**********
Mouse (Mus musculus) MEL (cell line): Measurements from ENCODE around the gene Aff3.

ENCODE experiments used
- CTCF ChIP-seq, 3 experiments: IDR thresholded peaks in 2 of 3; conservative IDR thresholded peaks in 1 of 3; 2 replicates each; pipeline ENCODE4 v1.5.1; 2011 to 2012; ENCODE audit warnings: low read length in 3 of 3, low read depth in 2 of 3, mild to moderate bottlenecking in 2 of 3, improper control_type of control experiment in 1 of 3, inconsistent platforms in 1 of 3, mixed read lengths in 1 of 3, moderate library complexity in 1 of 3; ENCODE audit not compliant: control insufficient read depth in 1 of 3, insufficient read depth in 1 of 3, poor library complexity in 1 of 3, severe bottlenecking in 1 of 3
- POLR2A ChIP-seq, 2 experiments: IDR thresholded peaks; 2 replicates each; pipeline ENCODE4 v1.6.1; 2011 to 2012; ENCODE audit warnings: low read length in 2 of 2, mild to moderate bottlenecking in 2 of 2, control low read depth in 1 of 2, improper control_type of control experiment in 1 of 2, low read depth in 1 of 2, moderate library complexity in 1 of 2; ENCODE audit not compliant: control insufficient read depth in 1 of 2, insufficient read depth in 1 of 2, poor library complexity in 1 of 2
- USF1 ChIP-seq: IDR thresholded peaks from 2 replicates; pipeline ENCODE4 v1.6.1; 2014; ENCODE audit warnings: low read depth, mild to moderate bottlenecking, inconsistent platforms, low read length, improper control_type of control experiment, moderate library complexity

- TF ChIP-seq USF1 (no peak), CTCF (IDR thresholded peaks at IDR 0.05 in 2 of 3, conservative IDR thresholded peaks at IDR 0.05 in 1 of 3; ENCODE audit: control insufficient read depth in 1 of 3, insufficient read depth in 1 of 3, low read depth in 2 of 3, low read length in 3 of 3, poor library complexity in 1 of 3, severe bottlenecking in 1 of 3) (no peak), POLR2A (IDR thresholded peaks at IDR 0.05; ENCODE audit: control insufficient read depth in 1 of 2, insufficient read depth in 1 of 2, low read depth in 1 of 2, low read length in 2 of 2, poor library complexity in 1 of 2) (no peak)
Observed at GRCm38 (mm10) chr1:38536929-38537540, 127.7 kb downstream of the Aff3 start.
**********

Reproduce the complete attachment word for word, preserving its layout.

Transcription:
Mouse (Mus musculus) MEL (cell line): Measurements from ENCODE around the gene Aff3.

ENCODE experiments used
- CTCF ChIP-seq, 3 experiments: IDR thresholded peaks in 2 of 3; conservative IDR thresholded peaks in 1 of 3; 2 replicates each; pipeline ENCODE4 v1.5.1; 2011 to 2012; ENCODE audit warnings: low read length in 3 of 3, low read depth in 2 of 3, mild to moderate bottlenecking in 2 of 3, improper control_type of control experiment in 1 of 3, inconsistent platforms in 1 of 3, mixed read lengths in 1 of 3, moderate library complexity in 1 of 3; ENCODE audit not compliant: control insufficient read depth in 1 of 3, insufficient read depth in 1 of 3, poor library complexity in 1 of 3, severe bottlenecking in 1 of 3
- POLR2A ChIP-seq, 2 experiments: IDR thresholded peaks; 2 replicates each; pipeline ENCODE4 v1.6.1; 2011 to 2012; ENCODE audit warnings: low read length in 2 of 2, mild to moderate bottlenecking in 2 of 2, control low read depth in 1 of 2, improper control_type of control experiment in 1 of 2, low read depth in 1 of 2, moderate library complexity in 1 of 2; ENCODE audit not compliant: control insufficient read depth in 1 of 2, insufficient read depth in 1 of 2, poor library complexity in 1 of 2
- USF1 ChIP-seq: IDR thresholded peaks from 2 replicates; pipeline ENCODE4 v1.6.1; 2014; ENCODE audit warnings: low read depth, mild to moderate bottlenecking, inconsistent platforms, low read length, improper control_type of control experiment, moderate library complexity

- TF ChIP-seq USF1 (no peak), CTCF (IDR thresholded peaks at IDR 0.05 in 2 of 3, conservative IDR thresholded peaks at IDR 0.05 in 1 of 3; ENCODE audit: control insufficient read depth in 1 of 3, insufficient read depth in 1 of 3, low read depth in 2 of 3, low read length in 3 of 3, poor library complexity in 1 of 3, severe bottlenecking in 1 of 3) (no peak), POLR2A (IDR thresholded peaks at IDR 0.05; ENCODE audit: control insufficient read depth in 1 of 2, insufficient read depth in 1 of 2, low read depth in 1 of 2, low read length in 2 of 2, poor library complexity in 1 of 2) (no peak)
Observed at GRCm38 (mm10) chr1:38536929-38537540, 127.7 kb downstream of the Aff3 start.